Sacked Shepway District Council officer Matthew Donovan steals thousands from car park machines in scam with friend Andrew Gainey
A sacked Shepway council worker plotted revenge for his dismissal... and plundered thousands of pounds from parking meters.
Technical officer Matthew Donovan, 42, had lost his post monitoring the meters at car parks.
But he kept the hi-vis vest with the council logo and began emptying the machines of £1 coins, which he then took to a post office to change into notes.
Sacked Matthew Donovan targeted Shepway parking machines
But Canterbury Crown Court heard Shepway District Council has no accurate knowledge of how much money had been taken in the widespread scam - but it is believed to be as much as £150,000.
Donovan, of Lodge Lees Farm, Lodge Lane, Denton, received a 10-week jail sentence -suspended for two years - after admitting stealing £12,000.
"He has shown remorse for what was an act which was out of character... his bosses, who are fully aware of all the offences, still place a high degree of trust in him..." - Sam Blom-Cooper
It was also revealed Donovan - who went on to work for a water company - has previous convictions for theft, fraud, making off without payment, stealing a car, driving recklessly and shoplifting dating back to the early 1990s.
He was appointed to Shepway council in 2008, trained for his role and was one of only two people trusted with keys to the meters.
Prosecutor Ian Foinette said the council operated two types of machines - but only one type recorded how much was paid into them.
He said the second model only recorded if it had been opened - "but didn't actually record the amount of money which had gone into the machine".
In April 2011, Donovan left his job but "unauthorised access" to parking machines continued "usually in the early evenings."
The first theft was on August 1, when £741.50 was taken from a machine in Greatstone - and Donovan later took a bag of £1 coins to a Post Office in Canterbury.
Thousands of pounds were stolen from Shepway parking machines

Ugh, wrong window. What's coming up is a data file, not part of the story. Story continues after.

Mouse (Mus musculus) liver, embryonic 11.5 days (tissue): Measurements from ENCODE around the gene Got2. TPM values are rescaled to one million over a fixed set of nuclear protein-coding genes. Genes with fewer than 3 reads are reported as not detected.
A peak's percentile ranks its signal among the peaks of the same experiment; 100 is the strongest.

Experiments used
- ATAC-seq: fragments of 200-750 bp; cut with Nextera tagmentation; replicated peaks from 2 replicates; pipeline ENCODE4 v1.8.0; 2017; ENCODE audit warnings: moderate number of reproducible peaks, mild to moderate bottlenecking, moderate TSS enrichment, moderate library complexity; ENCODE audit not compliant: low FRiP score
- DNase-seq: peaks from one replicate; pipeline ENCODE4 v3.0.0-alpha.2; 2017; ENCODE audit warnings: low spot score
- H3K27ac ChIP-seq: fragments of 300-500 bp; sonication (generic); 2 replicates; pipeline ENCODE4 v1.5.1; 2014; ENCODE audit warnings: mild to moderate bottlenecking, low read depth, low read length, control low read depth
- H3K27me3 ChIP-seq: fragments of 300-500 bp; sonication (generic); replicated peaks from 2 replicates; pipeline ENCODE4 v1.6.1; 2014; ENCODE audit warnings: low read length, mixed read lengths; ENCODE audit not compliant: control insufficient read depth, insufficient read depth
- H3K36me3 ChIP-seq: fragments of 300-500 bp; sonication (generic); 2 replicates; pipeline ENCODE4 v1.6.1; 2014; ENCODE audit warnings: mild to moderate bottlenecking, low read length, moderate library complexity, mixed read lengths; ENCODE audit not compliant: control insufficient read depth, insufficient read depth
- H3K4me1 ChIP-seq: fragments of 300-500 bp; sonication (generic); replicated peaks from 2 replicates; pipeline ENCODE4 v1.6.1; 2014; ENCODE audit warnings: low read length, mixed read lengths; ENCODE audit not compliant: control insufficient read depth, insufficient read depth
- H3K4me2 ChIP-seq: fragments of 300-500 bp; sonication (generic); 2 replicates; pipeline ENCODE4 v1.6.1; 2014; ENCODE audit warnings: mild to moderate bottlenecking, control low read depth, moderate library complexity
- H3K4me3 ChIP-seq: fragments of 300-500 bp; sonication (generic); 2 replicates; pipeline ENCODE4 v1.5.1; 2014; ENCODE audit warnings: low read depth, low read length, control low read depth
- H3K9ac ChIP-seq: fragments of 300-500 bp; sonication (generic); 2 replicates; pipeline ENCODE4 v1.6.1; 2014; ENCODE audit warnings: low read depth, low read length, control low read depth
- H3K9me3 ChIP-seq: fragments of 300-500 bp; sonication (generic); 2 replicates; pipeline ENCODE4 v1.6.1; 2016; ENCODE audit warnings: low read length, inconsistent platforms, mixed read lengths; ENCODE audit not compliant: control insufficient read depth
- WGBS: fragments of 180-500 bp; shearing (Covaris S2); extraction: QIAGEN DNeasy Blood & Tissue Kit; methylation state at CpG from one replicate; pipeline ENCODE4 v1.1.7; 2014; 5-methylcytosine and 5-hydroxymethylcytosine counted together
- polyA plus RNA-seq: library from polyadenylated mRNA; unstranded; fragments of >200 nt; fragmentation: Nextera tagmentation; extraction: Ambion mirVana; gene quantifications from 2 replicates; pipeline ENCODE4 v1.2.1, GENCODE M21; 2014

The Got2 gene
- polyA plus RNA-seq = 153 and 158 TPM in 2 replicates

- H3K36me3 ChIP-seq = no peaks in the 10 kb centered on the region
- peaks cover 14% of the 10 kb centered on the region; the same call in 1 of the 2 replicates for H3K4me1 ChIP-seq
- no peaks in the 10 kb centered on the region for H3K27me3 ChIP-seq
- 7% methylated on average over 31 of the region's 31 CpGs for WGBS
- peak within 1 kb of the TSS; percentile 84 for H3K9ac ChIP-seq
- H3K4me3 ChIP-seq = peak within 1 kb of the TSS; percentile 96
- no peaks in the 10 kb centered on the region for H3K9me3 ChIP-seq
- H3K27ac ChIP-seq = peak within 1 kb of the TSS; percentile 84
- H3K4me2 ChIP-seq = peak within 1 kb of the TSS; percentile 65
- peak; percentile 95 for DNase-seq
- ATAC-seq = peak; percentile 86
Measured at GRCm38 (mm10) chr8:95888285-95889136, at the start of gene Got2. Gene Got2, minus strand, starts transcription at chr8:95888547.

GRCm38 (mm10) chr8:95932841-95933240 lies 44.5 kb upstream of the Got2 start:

Mr Foinette said: "He asked to change them into notes and was told it couldn't be done unless he had an account. He then asked if he could change them into Euros and was told that was permitted."
Bizarrely, after handing over £1714.91 for €1915, he then swapped those for cash - losing £184 in the exchange.
Donovan later took £3339.80 from other machines - and the prosecution said he had pocketed at least £12,000.
One of his friends, head chef Andrew Gainey, 41, of The Street, Denton also admitted stealing more than £500 from another machine in Folkestone.
He was spotted in February 2012 by a man having a cigarette overlooking a car park and realised the machine was being emptied by a man driving a Land Rover Discovery.
He reported his suspicions and the scam was revealed. Police later arrested chef Gainey after looking at CCTV footage.
The case was heard at Canterbury Crown Court
Later in February, CCTV footage revealed Donovan had also gone to another car park near the harbour in Folkestone wearing his Shepway council hi-vis vest and pocketed £569.
In March 2012, Donovan was arrested and claimed he had kept the vest and council money boxes because he hoped to be reinstated.
Minka Braun, for Donovan, claimed he faced financial difficulties after losing his council job and felt aggrieved.
"While working for Shepway District Council he had become aware that others employed by the council were involved in thefts from the council. He became involved in the thefts after leaving the council."
She said he later joined a water firm, but had to quit after his bosses became aware of his parking meter thefts.
Ms Minka added his 10-year marriage also ended when his wife found out about the scam.
The case was heard at Canterbury Crown Court
Sam Blom-Cooper, for Gainey, said he was given information about the fact some of the parking meters were insecure and "gave into temptation".
The father-of-two is a £26,000-a-year head chef with the Compass Group and has managed to pay off most of his £70,000 personal debt.
"He has shown remorse for what was an act which was out of character," he said. "And his bosses, who are fully aware of all the offences, still place a high degree of trust in him."
Mr Blom-Cooper said Gainey is now in line for a promotion with a large supermarket chain.
Donovan was also ordered to do 200 hours of unpaid work and pay £800 in costs within six months. Gainey was given a conditional discharge and told to pay £400 costs.